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Artist Profile3
Anant Joshi analyzes fast changing urban culture
Anant Joshi has often arrived at his dynamic creative expression from intriguing forms and spaces, which he opts to construct or sculpt. In his drawings and paintings, the artist employs carefully selected toys. He breaks them apart, and paints over, to re-contextualize, involving a process of de-construction and subsequent re-construction within his own artistic space and context.

When the artist unveiled a series of six large paintings in his first NY exhibition show ‘Kiss Me-Kill Me, Push Me-Pull Me’ at Talwar Gallery, this particular aspect of his work was amply illustrated by New York Times art critic Holland Cotter. The critic mentioned: “Asian cities are changing fast. They are going up and coming down at about equal frenzied speed. Urban culture - flooded with global goods and media - is changing too. Inevitably, such transformations have a big impact on art and are the subjects of work by Anant Joshi.”

In each painting, Mumbai - or an abstract version of it - sat like a jumble of building blocks on the horizon. Falling across the city was the long shadow of a tiny winged female figure in the foreground, its form based on Barbie-like plastic dolls made in China and sold in India. The mirrored, shadowbox-style sculptural pieces were assembled from hundreds of miniature Chinese toys that the he painted in bright candy colors and pasted edge to edge onto block-like supports. Blindingly lighted, endlessly reflected, encrusted with tiny detached heads and limbs, weapons and cars, the sculptures were monuments to consumerist chaos.

He even creates mini-dioramas with packing materials (thermocol, boxes and crates), and then throws light off of these staged ‘backdrops’, thus casting shadows and silhouettes, often inducing ideas for his creative output. These often act as the impetus for a concept or a form to emerge, largely inspired by the changing in social morals that prompt the artist to ‘co-operate with the demands of these constantly evolving and modifying diaromas.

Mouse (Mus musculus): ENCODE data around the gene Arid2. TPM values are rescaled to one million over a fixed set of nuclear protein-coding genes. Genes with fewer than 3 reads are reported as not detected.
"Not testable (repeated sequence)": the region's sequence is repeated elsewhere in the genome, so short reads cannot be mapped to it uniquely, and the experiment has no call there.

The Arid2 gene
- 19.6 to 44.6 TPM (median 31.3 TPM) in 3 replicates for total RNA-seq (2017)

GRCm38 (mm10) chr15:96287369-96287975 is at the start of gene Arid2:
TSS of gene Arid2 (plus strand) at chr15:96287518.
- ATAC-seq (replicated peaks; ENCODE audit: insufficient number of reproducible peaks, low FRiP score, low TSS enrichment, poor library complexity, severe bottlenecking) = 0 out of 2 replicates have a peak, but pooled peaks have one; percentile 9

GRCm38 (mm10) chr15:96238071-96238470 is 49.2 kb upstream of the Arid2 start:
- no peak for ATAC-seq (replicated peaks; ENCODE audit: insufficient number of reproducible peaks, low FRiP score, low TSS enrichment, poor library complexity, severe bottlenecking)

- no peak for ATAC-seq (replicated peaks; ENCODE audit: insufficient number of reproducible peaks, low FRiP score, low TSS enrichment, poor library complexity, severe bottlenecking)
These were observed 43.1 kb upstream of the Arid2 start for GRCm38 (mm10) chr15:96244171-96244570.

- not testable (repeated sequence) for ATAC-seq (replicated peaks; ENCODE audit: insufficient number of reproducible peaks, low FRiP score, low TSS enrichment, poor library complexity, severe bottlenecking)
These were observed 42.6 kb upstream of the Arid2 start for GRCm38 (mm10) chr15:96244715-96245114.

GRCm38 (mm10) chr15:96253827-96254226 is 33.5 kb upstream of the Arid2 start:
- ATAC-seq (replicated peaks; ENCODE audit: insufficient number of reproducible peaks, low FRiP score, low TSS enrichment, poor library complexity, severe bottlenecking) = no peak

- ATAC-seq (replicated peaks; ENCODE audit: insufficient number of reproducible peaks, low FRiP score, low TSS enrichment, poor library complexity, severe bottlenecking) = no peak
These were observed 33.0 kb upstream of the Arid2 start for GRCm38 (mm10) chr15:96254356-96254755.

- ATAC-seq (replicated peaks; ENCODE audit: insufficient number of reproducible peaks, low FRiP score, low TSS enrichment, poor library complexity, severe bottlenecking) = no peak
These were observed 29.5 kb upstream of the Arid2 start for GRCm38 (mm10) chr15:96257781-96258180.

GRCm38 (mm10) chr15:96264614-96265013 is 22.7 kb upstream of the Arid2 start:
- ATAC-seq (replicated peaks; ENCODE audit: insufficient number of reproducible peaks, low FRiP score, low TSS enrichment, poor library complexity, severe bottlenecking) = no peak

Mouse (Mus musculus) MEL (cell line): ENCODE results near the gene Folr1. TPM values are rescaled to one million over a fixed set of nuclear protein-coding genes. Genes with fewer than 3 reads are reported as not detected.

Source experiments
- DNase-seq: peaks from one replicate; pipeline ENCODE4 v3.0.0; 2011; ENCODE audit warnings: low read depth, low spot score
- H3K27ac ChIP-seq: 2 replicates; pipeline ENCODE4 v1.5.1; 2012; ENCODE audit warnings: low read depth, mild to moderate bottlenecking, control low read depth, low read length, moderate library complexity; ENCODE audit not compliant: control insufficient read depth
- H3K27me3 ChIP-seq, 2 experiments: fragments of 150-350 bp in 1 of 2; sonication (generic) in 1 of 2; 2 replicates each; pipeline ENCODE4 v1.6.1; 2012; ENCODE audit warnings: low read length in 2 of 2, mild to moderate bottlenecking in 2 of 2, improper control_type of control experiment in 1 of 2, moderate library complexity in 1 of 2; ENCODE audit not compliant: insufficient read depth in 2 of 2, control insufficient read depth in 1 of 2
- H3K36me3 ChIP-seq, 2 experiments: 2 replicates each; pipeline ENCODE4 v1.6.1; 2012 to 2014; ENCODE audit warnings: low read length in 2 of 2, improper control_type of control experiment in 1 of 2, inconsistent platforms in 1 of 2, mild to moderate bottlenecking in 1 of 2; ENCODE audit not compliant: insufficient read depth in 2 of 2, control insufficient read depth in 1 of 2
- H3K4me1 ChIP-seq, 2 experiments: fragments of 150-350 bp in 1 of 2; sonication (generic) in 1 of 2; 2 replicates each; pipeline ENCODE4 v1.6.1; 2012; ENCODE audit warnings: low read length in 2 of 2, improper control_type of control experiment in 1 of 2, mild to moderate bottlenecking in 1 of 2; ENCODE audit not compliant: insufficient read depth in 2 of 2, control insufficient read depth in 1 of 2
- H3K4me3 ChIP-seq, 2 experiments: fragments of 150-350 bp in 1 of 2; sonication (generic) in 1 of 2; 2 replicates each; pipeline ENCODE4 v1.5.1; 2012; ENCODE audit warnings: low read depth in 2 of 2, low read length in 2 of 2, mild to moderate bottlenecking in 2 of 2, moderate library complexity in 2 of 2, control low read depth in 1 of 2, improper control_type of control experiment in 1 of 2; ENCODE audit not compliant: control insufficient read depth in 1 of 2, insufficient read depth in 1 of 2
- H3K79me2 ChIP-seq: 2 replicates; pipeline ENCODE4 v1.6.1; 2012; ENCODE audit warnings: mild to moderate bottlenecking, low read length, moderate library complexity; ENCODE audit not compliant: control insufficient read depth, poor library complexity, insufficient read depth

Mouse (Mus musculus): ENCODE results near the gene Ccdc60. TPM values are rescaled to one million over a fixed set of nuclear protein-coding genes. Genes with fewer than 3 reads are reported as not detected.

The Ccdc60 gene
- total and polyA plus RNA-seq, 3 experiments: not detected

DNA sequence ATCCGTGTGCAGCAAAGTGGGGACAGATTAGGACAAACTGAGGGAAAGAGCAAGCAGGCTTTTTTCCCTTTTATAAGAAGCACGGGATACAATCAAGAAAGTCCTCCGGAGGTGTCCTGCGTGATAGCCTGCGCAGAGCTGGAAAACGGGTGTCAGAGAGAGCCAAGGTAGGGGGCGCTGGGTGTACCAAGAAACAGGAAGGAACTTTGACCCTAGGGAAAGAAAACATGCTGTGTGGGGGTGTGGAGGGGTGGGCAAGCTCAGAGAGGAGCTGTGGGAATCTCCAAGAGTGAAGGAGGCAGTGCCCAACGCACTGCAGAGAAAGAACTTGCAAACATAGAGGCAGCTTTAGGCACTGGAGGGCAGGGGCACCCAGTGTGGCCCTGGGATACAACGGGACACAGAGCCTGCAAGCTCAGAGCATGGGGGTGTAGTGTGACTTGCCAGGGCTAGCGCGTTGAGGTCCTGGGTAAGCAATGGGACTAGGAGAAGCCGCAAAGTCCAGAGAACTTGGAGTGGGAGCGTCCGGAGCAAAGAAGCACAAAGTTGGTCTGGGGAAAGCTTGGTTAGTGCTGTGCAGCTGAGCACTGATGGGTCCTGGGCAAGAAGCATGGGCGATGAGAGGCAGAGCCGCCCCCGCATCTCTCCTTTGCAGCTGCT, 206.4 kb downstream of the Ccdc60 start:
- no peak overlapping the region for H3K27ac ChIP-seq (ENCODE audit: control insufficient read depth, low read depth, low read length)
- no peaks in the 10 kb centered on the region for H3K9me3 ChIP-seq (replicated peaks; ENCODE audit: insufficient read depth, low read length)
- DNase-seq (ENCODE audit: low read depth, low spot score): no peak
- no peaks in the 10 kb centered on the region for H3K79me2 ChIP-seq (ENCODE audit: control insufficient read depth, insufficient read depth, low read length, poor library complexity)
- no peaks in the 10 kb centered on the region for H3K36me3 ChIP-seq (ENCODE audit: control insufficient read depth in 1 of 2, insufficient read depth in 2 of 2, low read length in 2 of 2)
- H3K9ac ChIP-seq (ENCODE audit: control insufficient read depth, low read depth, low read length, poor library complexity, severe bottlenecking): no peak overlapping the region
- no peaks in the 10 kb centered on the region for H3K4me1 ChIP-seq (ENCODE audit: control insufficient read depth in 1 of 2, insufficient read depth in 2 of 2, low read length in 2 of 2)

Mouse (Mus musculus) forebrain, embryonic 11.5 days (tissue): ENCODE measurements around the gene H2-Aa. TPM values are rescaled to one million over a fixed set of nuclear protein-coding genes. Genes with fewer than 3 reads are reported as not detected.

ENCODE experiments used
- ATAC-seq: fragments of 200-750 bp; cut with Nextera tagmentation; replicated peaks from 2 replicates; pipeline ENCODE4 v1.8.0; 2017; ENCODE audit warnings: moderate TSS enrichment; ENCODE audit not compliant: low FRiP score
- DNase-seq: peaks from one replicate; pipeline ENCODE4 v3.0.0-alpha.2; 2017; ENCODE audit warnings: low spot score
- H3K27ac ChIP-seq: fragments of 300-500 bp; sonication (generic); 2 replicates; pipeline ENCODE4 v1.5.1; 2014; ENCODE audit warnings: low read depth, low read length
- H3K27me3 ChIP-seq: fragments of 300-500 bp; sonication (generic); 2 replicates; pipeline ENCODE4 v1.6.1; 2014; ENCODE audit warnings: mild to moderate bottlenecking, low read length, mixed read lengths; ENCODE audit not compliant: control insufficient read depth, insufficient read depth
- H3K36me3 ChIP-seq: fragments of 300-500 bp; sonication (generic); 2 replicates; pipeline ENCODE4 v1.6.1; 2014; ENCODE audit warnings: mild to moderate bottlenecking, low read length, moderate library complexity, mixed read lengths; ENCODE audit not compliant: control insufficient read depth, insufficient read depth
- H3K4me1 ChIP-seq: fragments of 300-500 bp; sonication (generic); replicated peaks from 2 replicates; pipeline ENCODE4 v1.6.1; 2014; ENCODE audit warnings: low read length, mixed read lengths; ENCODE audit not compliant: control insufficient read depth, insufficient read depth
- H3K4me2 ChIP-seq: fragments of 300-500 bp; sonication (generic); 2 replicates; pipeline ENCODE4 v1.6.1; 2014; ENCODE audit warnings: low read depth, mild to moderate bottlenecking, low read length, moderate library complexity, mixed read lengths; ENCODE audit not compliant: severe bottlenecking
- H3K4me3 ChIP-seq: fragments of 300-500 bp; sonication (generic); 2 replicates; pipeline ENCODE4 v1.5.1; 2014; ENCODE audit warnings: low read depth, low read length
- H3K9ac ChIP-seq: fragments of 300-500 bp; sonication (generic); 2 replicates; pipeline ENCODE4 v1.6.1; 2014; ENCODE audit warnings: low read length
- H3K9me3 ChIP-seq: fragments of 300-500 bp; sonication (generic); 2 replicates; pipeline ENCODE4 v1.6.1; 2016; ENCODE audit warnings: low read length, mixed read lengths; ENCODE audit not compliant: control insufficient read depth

Anant Joshi, born in 1969 in Nagpur, Maharashtra, did his B.F.A. and M.F.A. (Painting) from Sir J.J. School of Art. The artist has featured in major shows like 'City- New Perspectives from India' at the House of World Cultures, Berlin, and has received several prestigious awards including 'Bendre Husain scholarship' and Bombay Art Society Award. He was selected for Rijksakademie, Amsterdam in 2002-03, and also won the prestigious 'Prix De Rome' Award, Amsterdam. Recently he featured in shows at National Museum of Contemporary Art, Korea; Essl Museum, Klosterneuberg, Wien, Austria; and ‘Chalo! India: A New Era of Indian Art’, at Tokyo based Mori Museum.

Among his other recent important projects are ‘May Look Closer Than They Appear’ in collaboration with Willem Baars Art Consultancy (2008), and ‘Nostrum – Towing Left Turning Right’, Kashi Art Gallery, Kochi (2007). He participated at the India-centric art and culture festival 'body.city - New Perspectives from India' launched by The House of World Cultures, Berlin in 2003. The never-ending search for one's own identity as provoked by experiencing alien surroundings formed the core of his multimedia work ‘Black to Play and Draw’.

In ‘Navel: One and the Many’, one of his significant body of works hosted at Chemould Prescott, Mumbai (2007), hybrid creatures, bulbous minaret-like ceramic forms, and the sharp razor-blade screen, came together in ‘a dramatic theatre of public/private protest’. The curatorial note stated: “Today, with TV and print media playing an active role of mediating between the private, the personal and the public experience, these hybrid notions of belonging are zoomed in to the scale of haziness or at times radiating the consciousness to the level of isolating the private to the domain of public spheres. The multi-layered/sensory-filled works try to generate experiences, which hit at the deep, dark, violence of the mundane acceptance of our individualistic schizophrenic everyday urban lives.”

His ‘May Look Closer…’ was exhibited in the 9th edition of Art Rotterdam, Netherlands, in 2008 courtesy Chemould. A set of 2 triptychs and 4 canvasses painted with gold, collaged upon with cutouts of virtual buildings, were embellished with gold leaf. The cutouts of these virtual buildings were representations of ‘ideal homes', reflecting the urbanity of our own daily lives. On the other hand, the free standing sculptures were juxtaposed as opposite reflections to these ornamented and bejeweled paintings. This was in continuation of his art practice, involving the usage of the playful - interposed with the urban sinister- the ongoing conversation of employing the found within the made object.

At a broader level, Anant Joshi opts to tackle themes, such as mass-scale migration, mediated images of bodies in collective social/political protest actions and cultural/economic processes, which tend to mark and define the quality of human life.